- Reduces and prevents acne. Green tea benefits acne in a number of different ways. It’s antibacterial properties attack and kill the acne bacteria while the anti-inflammatory benefits of green tea reduce the swelling and redness. Antioxidants fight against free radicals which damage the skin and make it more susceptible to acne also help to balance hormone levels to help prevent future breakouts from happening.
- Slows the aging process to prevent wrinkles. One of the latest benefits of green tea is the effect it has on your skin and the aging process. It is again down to the antioxidants that prevent cell oxidation and damage that can make you look older than you really are. Studies are mixed on this particular green tea benefit as new research has come to light which suggests the full benefits can only be had by applying green tea topically to your skin. However, many people have found that potent green tea extracts do have a positive effect on their skin, leaving it softer, more supply and younger looking.
- BONES: Green tea leaves are rich in fluoride content. This helps this tea to keep your bones very strong. Consumption of green tea everyday can help improve and maintain your bones density.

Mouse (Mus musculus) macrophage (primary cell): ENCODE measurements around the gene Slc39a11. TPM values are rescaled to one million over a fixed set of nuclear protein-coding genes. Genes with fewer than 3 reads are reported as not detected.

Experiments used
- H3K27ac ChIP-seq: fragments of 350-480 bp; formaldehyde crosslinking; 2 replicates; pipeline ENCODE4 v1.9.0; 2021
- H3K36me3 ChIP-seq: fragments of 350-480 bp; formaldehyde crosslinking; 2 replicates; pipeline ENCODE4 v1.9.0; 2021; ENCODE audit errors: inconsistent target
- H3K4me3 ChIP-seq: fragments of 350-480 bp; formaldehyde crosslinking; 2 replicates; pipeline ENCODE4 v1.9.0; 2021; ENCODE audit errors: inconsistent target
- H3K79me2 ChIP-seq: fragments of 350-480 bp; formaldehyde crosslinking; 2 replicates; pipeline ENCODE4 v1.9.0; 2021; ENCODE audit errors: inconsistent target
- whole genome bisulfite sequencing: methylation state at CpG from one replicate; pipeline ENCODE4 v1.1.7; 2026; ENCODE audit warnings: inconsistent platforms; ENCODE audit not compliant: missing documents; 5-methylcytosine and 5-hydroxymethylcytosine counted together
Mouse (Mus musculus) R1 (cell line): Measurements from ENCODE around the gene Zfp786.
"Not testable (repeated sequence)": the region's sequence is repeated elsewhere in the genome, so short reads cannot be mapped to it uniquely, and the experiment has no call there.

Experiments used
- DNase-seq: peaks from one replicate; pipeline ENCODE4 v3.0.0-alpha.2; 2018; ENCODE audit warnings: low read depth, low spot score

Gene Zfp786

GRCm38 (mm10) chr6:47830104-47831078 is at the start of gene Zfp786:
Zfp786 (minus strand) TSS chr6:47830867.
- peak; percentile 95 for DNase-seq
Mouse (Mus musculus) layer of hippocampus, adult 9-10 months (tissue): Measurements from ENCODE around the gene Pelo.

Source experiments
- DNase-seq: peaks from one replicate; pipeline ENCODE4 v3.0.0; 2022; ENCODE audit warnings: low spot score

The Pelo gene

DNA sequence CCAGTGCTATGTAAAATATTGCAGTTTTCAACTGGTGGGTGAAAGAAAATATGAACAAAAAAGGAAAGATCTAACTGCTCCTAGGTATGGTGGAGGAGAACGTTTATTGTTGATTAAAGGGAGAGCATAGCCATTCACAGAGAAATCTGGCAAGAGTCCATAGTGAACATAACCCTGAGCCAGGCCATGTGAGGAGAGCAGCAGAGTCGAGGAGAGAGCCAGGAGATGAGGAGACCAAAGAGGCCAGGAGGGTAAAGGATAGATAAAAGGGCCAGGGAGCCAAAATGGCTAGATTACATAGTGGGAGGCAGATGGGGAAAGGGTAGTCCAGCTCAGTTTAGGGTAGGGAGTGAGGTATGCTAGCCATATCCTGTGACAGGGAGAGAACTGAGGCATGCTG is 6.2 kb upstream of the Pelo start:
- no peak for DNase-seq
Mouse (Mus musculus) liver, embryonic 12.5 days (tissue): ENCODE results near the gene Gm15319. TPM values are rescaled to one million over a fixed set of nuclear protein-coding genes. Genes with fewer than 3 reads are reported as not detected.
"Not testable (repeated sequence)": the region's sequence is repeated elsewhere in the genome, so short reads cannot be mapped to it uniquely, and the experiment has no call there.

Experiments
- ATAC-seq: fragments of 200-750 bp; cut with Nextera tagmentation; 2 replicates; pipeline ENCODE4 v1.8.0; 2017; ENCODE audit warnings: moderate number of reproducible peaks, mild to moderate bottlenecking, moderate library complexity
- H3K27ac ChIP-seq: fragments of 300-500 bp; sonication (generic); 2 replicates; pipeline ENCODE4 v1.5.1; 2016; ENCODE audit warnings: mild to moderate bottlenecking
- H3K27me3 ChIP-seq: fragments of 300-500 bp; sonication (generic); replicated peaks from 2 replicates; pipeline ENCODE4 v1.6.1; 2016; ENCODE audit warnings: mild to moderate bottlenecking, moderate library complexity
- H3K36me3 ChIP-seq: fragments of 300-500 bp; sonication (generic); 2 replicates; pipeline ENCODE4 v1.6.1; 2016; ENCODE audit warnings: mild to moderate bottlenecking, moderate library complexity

Types of Green Tea: Green tea has four main varieties, prepared in Japan, which depend upon its leaf-length, method of processing, season of harvesting etc. They are as follows;
- Gyokurocha: In this case, the tea leaves are plucked from the tip of the branches. When brewed, the colour is clear green. Being picked from the tip, this variety has the best taste and fragrance. This is also considered best in terms of health and is less bitter, as it contains less tannin and caffeine, the leaves being younger and budding. The only drawback it has is that it is very costly. But then, there is price you need to pay for every good thing.
- Sencha: Sencha Comes from the same plant, but this time, the leaves are from middle of the branch and are bigger, older and less tender than Gyokurocha and gives a clear, light green tea on brewing. Naturally, it is bitter and stronger than the former variety. Being of less noble origin (middle of the branch) and having more caffeine and tannin, it is cheaper and more popular than Gyokurocha.
- Bancha: Bancha is made from the tender twigs of the tea plant and but obvious, it is very strong and bitter. When brewed, it gives a golden brown tea. This is further cheaper.
- Matcha: It is the leftover powder of green tea, also called “Dust”. It makes a beautifully green coloured tea and forms a lot of foam (froth) as well, but has a lesser aroma than the leafy varieties. This variety of Green Tea is very popular in the Ceremonies, sometimes also called Ceremonial Green Tea. It is far less bitter than its formers and hence when you sip it, it feels as if it is sweeter than them.